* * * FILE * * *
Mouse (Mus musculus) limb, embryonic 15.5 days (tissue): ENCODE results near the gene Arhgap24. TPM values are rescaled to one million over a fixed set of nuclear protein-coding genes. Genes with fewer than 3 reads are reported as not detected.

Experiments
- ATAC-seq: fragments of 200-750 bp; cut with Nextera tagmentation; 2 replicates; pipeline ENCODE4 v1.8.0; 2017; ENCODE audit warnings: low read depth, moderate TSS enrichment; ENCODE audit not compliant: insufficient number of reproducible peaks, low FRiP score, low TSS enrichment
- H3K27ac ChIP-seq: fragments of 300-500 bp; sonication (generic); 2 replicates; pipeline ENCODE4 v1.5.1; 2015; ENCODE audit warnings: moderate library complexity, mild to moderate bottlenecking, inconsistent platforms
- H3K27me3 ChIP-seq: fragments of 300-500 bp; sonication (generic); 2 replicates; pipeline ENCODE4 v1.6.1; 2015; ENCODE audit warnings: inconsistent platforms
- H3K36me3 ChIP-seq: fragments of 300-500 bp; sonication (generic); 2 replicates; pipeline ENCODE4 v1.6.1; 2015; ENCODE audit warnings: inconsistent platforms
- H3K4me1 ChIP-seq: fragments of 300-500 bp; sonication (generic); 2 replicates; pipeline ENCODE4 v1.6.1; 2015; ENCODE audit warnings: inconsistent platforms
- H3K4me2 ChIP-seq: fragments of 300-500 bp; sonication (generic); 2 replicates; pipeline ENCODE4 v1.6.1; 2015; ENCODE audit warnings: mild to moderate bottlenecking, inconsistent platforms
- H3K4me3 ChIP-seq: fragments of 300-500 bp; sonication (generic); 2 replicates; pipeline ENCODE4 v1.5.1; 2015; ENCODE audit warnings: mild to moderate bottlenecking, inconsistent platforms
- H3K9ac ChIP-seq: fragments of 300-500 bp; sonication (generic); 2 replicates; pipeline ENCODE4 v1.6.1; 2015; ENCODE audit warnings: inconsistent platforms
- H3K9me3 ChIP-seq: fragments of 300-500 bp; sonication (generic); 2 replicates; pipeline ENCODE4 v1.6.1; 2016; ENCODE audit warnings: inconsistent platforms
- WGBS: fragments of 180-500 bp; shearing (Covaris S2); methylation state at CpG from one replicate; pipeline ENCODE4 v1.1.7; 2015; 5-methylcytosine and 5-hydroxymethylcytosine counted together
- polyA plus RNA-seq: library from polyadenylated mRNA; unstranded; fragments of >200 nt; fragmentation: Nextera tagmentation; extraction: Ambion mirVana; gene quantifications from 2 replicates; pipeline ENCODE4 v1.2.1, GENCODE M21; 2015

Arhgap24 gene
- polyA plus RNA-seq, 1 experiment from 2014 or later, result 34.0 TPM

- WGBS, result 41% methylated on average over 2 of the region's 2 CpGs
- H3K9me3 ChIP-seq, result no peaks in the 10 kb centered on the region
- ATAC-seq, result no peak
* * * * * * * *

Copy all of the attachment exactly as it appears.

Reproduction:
Mouse (Mus musculus) limb, embryonic 15.5 days (tissue): ENCODE results near the gene Arhgap24. TPM values are rescaled to one million over a fixed set of nuclear protein-coding genes. Genes with fewer than 3 reads are reported as not detected.

Experiments
- ATAC-seq: fragments of 200-750 bp; cut with Nextera tagmentation; 2 replicates; pipeline ENCODE4 v1.8.0; 2017; ENCODE audit warnings: low read depth, moderate TSS enrichment; ENCODE audit not compliant: insufficient number of reproducible peaks, low FRiP score, low TSS enrichment
- H3K27ac ChIP-seq: fragments of 300-500 bp; sonication (generic); 2 replicates; pipeline ENCODE4 v1.5.1; 2015; ENCODE audit warnings: moderate library complexity, mild to moderate bottlenecking, inconsistent platforms
- H3K27me3 ChIP-seq: fragments of 300-500 bp; sonication (generic); 2 replicates; pipeline ENCODE4 v1.6.1; 2015; ENCODE audit warnings: inconsistent platforms
- H3K36me3 ChIP-seq: fragments of 300-500 bp; sonication (generic); 2 replicates; pipeline ENCODE4 v1.6.1; 2015; ENCODE audit warnings: inconsistent platforms
- H3K4me1 ChIP-seq: fragments of 300-500 bp; sonication (generic); 2 replicates; pipeline ENCODE4 v1.6.1; 2015; ENCODE audit warnings: inconsistent platforms
- H3K4me2 ChIP-seq: fragments of 300-500 bp; sonication (generic); 2 replicates; pipeline ENCODE4 v1.6.1; 2015; ENCODE audit warnings: mild to moderate bottlenecking, inconsistent platforms
- H3K4me3 ChIP-seq: fragments of 300-500 bp; sonication (generic); 2 replicates; pipeline ENCODE4 v1.5.1; 2015; ENCODE audit warnings: mild to moderate bottlenecking, inconsistent platforms
- H3K9ac ChIP-seq: fragments of 300-500 bp; sonication (generic); 2 replicates; pipeline ENCODE4 v1.6.1; 2015; ENCODE audit warnings: inconsistent platforms
- H3K9me3 ChIP-seq: fragments of 300-500 bp; sonication (generic); 2 replicates; pipeline ENCODE4 v1.6.1; 2016; ENCODE audit warnings: inconsistent platforms
- WGBS: fragments of 180-500 bp; shearing (Covaris S2); methylation state at CpG from one replicate; pipeline ENCODE4 v1.1.7; 2015; 5-methylcytosine and 5-hydroxymethylcytosine counted together
- polyA plus RNA-seq: library from polyadenylated mRNA; unstranded; fragments of >200 nt; fragmentation: Nextera tagmentation; extraction: Ambion mirVana; gene quantifications from 2 replicates; pipeline ENCODE4 v1.2.1, GENCODE M21; 2015

Arhgap24 gene
- polyA plus RNA-seq, 1 experiment from 2014 or later, result 34.0 TPM

- WGBS, result 41% methylated on average over 2 of the region's 2 CpGs
- H3K9me3 ChIP-seq, result no peaks in the 10 kb centered on the region
- ATAC-seq, result no peak